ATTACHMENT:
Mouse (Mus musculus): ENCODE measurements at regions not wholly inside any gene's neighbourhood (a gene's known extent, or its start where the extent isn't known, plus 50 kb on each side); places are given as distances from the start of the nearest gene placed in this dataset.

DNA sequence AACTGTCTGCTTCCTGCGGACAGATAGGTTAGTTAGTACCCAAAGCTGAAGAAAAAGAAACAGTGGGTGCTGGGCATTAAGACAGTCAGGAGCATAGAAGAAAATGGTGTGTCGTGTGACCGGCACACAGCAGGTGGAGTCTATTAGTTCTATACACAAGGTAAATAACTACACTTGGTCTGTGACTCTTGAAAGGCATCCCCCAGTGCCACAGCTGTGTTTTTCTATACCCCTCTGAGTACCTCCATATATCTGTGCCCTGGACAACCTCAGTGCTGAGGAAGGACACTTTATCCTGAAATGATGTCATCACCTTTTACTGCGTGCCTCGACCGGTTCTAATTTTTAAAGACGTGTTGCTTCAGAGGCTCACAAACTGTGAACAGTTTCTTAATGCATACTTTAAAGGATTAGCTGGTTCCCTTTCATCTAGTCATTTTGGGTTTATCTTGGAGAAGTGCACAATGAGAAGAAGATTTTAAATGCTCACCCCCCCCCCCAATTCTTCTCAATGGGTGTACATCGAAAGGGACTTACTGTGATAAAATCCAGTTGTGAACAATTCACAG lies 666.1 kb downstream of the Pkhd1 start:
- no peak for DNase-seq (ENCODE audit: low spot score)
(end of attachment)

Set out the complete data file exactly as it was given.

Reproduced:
Mouse (Mus musculus): ENCODE measurements at regions not wholly inside any gene's neighbourhood (a gene's known extent, or its start where the extent isn't known, plus 50 kb on each side); places are given as distances from the start of the nearest gene placed in this dataset.

DNA sequence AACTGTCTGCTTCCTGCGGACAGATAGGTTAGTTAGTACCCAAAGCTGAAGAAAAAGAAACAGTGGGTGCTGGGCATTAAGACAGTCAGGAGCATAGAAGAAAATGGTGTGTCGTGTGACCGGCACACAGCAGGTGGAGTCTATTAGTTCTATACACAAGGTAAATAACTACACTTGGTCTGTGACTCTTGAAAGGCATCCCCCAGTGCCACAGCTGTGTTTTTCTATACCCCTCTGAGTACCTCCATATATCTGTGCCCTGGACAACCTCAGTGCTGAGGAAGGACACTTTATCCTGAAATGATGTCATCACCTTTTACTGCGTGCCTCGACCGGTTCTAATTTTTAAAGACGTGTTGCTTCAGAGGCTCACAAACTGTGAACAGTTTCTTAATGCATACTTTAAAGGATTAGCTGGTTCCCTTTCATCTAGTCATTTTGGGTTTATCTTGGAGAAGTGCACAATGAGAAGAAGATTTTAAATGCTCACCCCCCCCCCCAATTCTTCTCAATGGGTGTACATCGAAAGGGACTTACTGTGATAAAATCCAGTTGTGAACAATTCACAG lies 666.1 kb downstream of the Pkhd1 start:
- no peak for DNase-seq (ENCODE audit: low spot score)